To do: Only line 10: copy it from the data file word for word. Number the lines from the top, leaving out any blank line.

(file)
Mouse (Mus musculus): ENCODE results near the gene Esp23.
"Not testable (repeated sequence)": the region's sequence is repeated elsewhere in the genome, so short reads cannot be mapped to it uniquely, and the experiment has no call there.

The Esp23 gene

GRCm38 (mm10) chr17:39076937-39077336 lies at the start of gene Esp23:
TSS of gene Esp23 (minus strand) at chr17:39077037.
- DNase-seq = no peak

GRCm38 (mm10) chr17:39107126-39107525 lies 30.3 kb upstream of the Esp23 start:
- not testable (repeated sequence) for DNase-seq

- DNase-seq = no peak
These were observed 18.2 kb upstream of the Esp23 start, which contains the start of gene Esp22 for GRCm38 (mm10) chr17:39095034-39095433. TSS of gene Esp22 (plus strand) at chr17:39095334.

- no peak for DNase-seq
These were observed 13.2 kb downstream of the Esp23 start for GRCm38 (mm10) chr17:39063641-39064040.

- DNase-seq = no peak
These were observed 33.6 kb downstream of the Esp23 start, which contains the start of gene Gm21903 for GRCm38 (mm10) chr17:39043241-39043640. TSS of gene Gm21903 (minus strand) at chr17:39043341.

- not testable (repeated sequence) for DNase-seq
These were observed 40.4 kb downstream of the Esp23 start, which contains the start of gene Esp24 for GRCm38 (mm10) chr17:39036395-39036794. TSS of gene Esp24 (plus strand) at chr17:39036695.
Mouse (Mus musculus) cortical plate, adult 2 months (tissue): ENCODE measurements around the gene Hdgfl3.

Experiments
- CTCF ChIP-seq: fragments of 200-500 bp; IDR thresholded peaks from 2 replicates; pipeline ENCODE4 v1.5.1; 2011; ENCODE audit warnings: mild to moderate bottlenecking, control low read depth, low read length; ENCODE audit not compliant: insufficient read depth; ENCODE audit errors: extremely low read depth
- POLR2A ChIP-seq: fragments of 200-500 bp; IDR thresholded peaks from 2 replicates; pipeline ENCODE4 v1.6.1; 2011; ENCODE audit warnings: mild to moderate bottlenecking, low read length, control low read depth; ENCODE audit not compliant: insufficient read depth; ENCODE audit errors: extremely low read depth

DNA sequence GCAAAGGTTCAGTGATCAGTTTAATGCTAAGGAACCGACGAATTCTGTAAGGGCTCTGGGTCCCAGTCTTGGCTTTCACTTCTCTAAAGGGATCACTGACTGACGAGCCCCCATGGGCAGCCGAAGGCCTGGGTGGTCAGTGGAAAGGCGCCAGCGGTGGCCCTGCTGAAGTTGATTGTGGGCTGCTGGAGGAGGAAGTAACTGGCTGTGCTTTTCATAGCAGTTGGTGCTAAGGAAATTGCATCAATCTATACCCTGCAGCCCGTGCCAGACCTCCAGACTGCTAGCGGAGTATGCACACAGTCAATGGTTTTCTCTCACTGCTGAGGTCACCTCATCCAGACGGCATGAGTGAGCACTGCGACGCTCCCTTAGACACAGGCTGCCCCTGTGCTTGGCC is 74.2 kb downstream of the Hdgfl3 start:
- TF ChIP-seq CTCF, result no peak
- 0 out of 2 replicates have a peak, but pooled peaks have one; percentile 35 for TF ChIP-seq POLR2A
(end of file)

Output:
These were observed 18.2 kb upstream of the Esp23 start, which contains the start of gene Esp22 for GRCm38 (mm10) chr17:39095034-39095433. TSS of gene Esp22 (plus strand) at chr17:39095334.